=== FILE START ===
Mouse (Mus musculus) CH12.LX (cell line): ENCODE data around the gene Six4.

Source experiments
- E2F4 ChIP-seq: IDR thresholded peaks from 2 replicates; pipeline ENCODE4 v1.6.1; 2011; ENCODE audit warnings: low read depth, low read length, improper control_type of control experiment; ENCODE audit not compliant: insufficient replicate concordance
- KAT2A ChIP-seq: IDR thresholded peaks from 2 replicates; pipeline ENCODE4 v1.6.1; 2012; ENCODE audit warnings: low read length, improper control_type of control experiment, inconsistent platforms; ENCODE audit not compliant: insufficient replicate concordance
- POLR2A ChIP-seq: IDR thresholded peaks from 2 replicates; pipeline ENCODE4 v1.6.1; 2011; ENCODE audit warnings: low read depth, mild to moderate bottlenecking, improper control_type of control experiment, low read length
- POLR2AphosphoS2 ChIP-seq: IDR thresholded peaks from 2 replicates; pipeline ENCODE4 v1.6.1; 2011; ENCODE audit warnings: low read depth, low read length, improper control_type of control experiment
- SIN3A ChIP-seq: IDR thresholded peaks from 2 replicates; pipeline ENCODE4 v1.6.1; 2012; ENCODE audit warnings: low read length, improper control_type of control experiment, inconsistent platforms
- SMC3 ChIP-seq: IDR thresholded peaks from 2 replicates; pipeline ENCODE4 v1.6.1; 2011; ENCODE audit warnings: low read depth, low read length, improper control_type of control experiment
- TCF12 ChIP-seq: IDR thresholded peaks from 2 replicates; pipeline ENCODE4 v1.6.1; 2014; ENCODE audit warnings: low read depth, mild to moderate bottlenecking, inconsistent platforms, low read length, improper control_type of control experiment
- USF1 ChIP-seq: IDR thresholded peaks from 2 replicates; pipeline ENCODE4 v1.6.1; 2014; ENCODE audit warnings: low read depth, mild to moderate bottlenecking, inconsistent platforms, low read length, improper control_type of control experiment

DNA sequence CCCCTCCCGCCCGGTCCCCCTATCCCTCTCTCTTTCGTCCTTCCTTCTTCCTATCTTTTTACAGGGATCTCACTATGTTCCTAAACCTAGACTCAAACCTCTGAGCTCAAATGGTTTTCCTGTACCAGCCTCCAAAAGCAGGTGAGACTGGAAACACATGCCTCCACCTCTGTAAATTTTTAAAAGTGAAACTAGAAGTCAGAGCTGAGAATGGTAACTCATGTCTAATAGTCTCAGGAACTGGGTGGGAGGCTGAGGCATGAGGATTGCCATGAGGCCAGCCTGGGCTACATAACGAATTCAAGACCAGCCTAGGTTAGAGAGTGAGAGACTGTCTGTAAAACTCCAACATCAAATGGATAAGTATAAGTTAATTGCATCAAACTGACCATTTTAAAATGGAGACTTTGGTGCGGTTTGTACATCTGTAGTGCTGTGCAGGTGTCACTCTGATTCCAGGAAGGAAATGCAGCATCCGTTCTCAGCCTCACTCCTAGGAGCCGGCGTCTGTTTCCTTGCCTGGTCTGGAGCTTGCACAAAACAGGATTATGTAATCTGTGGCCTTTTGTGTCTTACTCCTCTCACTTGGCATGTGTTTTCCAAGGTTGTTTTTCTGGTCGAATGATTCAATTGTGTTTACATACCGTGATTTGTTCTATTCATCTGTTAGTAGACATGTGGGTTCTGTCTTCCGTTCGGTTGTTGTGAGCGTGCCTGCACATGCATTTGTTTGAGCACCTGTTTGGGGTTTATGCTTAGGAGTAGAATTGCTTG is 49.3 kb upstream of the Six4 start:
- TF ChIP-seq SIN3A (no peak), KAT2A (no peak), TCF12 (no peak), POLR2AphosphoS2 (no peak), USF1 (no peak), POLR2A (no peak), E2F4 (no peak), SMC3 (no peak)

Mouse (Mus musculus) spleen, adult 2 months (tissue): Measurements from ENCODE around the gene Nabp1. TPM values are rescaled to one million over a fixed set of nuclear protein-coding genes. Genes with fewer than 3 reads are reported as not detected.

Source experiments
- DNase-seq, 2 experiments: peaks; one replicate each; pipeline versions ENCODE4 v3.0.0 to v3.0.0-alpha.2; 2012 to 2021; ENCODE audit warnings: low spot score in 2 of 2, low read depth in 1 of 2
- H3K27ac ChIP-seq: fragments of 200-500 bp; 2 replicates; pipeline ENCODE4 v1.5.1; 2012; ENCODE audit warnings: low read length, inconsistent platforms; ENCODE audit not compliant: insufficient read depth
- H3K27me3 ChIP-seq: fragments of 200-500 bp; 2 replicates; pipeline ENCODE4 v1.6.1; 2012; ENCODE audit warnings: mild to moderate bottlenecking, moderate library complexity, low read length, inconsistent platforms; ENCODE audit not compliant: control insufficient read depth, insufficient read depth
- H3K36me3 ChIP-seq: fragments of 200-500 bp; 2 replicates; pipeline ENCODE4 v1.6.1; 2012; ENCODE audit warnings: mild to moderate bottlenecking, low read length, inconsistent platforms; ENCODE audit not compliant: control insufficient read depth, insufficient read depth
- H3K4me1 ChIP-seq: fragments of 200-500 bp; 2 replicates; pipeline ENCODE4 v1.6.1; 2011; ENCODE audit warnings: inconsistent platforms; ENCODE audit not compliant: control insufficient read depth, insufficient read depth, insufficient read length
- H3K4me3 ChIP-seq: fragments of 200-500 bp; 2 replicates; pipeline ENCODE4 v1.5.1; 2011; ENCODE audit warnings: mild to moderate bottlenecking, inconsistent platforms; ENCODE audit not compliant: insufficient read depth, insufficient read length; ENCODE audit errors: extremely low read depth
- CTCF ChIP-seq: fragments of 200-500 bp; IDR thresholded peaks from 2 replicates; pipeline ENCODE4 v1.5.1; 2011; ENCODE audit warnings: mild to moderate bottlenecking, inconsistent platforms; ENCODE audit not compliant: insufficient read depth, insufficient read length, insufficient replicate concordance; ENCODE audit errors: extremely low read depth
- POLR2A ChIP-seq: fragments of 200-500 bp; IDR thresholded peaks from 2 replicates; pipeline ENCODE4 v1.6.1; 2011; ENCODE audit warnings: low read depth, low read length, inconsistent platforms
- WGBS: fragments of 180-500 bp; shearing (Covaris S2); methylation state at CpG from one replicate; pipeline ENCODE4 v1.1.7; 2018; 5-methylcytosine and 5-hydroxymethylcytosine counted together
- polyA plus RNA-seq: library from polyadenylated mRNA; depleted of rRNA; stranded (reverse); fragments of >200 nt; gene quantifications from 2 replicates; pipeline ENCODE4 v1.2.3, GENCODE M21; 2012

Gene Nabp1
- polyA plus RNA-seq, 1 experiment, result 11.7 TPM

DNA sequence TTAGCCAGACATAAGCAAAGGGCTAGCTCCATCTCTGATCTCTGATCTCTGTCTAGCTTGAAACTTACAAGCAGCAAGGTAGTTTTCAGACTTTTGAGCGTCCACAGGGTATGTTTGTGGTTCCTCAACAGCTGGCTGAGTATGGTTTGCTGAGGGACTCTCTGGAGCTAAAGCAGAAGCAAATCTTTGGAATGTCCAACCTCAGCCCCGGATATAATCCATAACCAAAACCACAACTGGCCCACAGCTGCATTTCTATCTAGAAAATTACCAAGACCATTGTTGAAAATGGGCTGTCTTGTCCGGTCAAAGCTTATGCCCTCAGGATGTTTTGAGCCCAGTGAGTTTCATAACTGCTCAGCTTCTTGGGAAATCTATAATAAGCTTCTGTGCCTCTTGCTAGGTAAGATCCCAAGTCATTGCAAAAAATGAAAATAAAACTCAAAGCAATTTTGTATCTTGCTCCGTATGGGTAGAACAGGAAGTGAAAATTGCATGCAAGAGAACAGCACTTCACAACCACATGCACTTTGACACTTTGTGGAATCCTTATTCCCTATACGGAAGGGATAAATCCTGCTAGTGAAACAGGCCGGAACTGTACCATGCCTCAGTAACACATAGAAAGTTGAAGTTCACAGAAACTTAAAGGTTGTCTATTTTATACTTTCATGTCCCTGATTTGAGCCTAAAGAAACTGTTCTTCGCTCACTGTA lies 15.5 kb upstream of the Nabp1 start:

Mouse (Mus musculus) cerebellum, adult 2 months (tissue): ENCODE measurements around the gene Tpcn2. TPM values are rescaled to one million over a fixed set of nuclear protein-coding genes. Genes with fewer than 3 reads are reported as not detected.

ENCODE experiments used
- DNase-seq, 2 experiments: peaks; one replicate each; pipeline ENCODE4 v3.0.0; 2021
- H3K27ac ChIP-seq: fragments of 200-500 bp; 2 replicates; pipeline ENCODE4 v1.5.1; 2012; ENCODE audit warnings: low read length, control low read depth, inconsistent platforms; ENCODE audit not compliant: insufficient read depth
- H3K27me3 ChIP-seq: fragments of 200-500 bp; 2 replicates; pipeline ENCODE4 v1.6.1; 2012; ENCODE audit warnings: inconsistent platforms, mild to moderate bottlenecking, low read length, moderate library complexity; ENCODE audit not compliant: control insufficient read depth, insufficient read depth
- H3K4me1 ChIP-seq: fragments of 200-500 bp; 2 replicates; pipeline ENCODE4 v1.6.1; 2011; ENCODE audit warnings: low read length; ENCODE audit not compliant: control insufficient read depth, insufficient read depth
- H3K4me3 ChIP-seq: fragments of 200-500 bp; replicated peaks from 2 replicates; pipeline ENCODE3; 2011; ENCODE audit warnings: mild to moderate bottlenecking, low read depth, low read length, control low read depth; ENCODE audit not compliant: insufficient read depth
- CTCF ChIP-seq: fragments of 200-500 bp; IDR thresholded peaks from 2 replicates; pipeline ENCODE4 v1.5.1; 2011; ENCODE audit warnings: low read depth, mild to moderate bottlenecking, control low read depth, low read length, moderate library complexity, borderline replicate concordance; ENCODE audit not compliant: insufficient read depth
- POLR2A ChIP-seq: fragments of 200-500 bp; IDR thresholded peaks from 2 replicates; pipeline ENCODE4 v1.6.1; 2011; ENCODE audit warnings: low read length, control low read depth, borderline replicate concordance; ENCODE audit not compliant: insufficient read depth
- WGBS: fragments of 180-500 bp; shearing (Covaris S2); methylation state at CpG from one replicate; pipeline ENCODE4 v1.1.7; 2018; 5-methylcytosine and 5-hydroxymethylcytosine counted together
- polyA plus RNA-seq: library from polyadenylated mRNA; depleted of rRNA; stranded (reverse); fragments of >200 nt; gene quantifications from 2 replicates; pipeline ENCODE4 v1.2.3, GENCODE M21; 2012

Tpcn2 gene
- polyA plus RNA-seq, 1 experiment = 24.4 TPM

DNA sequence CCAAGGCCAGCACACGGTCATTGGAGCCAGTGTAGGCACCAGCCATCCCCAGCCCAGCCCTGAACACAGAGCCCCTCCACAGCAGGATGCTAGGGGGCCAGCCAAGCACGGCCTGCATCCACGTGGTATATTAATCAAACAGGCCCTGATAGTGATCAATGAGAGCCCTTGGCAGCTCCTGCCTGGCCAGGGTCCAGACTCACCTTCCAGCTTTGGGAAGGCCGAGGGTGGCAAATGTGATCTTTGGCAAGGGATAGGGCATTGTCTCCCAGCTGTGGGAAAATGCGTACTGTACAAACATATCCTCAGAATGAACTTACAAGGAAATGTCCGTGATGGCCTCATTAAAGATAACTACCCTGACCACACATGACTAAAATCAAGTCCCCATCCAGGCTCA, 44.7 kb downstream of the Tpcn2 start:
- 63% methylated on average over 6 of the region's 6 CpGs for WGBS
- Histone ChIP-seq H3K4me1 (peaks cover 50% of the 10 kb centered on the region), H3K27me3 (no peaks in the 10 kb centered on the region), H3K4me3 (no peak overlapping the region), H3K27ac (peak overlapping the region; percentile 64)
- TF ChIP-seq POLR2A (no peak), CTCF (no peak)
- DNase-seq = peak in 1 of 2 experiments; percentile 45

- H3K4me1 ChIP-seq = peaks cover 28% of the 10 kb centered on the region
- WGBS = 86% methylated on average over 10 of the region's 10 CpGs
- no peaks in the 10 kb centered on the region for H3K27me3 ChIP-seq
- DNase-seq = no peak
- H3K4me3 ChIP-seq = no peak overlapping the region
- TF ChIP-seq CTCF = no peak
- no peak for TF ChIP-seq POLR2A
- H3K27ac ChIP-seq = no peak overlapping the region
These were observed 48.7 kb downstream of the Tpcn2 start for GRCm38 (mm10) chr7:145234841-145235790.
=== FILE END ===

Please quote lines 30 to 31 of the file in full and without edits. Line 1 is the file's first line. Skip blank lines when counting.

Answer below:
- DNase-seq, 2 experiments: peaks; one replicate each; pipeline ENCODE4 v3.0.0; 2021
- H3K27ac ChIP-seq: fragments of 200-500 bp; 2 replicates; pipeline ENCODE4 v1.5.1; 2012; ENCODE audit warnings: low read length, control low read depth, inconsistent platforms; ENCODE audit not compliant: insufficient read depth